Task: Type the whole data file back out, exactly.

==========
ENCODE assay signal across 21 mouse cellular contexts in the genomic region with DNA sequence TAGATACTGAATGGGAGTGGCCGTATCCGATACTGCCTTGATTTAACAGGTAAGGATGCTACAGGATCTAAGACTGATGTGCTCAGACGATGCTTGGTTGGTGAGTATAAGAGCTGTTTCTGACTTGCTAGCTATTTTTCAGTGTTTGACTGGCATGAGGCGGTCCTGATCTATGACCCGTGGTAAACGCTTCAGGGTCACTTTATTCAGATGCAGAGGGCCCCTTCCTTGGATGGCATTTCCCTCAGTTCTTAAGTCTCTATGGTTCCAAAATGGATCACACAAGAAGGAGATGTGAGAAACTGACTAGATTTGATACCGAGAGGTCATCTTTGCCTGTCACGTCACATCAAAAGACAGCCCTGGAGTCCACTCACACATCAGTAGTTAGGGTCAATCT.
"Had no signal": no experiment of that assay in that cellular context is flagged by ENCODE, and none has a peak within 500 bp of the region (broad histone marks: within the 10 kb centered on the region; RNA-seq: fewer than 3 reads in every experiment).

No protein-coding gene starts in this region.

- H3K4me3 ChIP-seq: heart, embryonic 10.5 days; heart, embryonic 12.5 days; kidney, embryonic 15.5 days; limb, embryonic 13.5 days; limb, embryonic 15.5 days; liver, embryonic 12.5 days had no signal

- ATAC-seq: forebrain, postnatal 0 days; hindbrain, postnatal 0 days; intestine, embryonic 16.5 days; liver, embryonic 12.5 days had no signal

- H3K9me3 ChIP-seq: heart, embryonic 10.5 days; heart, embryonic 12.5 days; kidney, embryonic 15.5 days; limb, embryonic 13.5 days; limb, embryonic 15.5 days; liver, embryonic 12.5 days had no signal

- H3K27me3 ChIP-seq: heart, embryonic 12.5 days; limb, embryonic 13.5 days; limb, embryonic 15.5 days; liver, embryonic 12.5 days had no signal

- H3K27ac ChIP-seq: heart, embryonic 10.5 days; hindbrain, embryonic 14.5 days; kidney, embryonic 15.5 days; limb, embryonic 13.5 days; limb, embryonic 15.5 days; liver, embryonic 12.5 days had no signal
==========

ENCODE assay signal across 21 mouse cellular contexts in the genomic region with DNA sequence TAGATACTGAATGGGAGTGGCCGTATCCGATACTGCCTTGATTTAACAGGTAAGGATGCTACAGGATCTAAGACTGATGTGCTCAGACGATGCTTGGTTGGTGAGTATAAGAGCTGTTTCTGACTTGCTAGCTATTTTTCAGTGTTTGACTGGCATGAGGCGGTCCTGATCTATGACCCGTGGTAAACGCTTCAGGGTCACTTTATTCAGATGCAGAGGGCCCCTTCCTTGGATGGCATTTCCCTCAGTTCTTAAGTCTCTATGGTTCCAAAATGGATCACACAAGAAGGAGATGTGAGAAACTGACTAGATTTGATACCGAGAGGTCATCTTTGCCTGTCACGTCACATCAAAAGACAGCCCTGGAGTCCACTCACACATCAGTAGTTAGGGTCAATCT.
"Had no signal": no experiment of that assay in that cellular context is flagged by ENCODE, and none has a peak within 500 bp of the region (broad histone marks: within the 10 kb centered on the region; RNA-seq: fewer than 3 reads in every experiment).

No protein-coding gene starts in this region.

- H3K4me3 ChIP-seq: heart, embryonic 10.5 days; heart, embryonic 12.5 days; kidney, embryonic 15.5 days; limb, embryonic 13.5 days; limb, embryonic 15.5 days; liver, embryonic 12.5 days had no signal

- ATAC-seq: forebrain, postnatal 0 days; hindbrain, postnatal 0 days; intestine, embryonic 16.5 days; liver, embryonic 12.5 days had no signal

- H3K9me3 ChIP-seq: heart, embryonic 10.5 days; heart, embryonic 12.5 days; kidney, embryonic 15.5 days; limb, embryonic 13.5 days; limb, embryonic 15.5 days; liver, embryonic 12.5 days had no signal

- H3K27me3 ChIP-seq: heart, embryonic 12.5 days; limb, embryonic 13.5 days; limb, embryonic 15.5 days; liver, embryonic 12.5 days had no signal

- H3K27ac ChIP-seq: heart, embryonic 10.5 days; hindbrain, embryonic 14.5 days; kidney, embryonic 15.5 days; limb, embryonic 13.5 days; limb, embryonic 15.5 days; liver, embryonic 12.5 days had no signal